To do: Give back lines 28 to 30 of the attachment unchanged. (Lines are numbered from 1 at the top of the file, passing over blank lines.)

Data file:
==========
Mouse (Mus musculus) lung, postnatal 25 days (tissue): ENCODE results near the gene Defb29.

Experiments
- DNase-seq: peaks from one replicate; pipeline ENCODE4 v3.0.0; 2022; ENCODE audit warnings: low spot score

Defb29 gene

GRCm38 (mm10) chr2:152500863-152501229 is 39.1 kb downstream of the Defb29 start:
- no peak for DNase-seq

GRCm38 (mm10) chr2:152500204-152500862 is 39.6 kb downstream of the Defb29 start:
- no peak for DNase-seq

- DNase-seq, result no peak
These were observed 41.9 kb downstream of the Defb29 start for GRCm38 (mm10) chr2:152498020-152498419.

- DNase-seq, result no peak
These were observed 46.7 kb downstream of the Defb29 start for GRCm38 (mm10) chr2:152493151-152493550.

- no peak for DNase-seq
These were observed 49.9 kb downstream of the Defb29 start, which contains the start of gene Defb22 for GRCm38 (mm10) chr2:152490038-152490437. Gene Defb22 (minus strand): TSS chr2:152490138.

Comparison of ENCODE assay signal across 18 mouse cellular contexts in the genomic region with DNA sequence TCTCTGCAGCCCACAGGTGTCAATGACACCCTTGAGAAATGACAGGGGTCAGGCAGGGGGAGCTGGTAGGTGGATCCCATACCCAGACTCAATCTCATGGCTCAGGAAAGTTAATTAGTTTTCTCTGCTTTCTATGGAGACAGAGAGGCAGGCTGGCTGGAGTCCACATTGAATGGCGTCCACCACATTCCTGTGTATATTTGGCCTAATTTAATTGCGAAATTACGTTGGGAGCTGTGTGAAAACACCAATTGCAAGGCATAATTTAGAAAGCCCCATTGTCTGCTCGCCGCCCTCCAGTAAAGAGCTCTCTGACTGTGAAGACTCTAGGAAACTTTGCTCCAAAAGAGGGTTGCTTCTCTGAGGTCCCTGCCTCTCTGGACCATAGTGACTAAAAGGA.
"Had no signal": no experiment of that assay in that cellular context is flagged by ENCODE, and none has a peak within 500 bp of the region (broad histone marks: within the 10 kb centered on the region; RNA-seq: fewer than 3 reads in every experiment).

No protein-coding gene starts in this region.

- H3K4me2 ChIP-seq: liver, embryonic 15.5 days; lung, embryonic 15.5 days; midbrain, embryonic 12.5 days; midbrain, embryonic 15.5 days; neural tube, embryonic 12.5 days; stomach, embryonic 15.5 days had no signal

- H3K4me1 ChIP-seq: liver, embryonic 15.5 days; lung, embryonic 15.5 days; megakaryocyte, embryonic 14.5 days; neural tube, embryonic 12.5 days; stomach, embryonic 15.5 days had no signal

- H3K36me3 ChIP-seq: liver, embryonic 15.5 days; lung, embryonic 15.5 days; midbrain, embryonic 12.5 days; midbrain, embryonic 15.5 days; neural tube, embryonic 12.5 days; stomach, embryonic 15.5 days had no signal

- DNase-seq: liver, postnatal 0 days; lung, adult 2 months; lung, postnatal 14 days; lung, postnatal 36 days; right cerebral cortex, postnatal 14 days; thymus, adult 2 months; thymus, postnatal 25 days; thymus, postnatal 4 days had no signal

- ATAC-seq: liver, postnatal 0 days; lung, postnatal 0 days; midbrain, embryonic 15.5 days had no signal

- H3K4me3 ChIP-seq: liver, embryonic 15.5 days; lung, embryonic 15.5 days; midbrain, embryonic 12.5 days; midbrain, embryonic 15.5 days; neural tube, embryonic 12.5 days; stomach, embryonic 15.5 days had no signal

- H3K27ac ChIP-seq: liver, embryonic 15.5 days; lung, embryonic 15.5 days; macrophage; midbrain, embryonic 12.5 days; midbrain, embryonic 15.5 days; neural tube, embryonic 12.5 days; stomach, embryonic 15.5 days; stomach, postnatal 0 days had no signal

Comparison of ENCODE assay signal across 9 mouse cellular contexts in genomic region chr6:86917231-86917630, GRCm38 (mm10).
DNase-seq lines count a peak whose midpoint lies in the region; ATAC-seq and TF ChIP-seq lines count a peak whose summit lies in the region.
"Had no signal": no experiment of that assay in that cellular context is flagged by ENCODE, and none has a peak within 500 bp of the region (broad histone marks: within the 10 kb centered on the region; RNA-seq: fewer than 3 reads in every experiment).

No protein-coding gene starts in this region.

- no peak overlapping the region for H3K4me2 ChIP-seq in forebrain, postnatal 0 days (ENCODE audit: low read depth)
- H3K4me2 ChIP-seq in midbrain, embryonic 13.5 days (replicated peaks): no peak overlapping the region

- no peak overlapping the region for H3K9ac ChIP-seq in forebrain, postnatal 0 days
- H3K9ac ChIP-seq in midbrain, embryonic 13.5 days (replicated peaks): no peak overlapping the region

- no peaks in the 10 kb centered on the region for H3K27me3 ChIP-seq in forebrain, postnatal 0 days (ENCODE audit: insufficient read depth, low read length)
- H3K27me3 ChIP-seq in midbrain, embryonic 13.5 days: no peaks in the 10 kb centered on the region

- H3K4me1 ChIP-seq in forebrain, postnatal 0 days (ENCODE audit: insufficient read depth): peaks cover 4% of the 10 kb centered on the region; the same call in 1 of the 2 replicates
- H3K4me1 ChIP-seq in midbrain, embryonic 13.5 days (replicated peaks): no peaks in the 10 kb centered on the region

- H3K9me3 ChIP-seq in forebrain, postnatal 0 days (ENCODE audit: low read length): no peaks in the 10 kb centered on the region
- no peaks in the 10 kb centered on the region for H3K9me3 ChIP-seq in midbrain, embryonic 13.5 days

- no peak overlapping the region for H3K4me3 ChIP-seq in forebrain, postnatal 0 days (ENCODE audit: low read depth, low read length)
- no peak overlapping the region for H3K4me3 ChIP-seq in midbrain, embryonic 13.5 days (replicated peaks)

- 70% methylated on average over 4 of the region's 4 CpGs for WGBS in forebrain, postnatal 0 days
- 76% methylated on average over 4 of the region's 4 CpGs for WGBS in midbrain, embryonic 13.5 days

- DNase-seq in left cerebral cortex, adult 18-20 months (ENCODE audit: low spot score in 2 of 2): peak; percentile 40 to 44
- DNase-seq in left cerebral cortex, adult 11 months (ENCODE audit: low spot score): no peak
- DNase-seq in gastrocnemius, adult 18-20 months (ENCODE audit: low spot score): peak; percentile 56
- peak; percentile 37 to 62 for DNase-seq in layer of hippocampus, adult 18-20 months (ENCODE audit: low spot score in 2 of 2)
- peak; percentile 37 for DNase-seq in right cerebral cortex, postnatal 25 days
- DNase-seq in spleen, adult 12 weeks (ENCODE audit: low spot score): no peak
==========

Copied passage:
No protein-coding gene starts in this region.

- no peak overlapping the region for H3K4me2 ChIP-seq in forebrain, postnatal 0 days (ENCODE audit: low read depth)
- H3K4me2 ChIP-seq in midbrain, embryonic 13.5 days (replicated peaks): no peak overlapping the region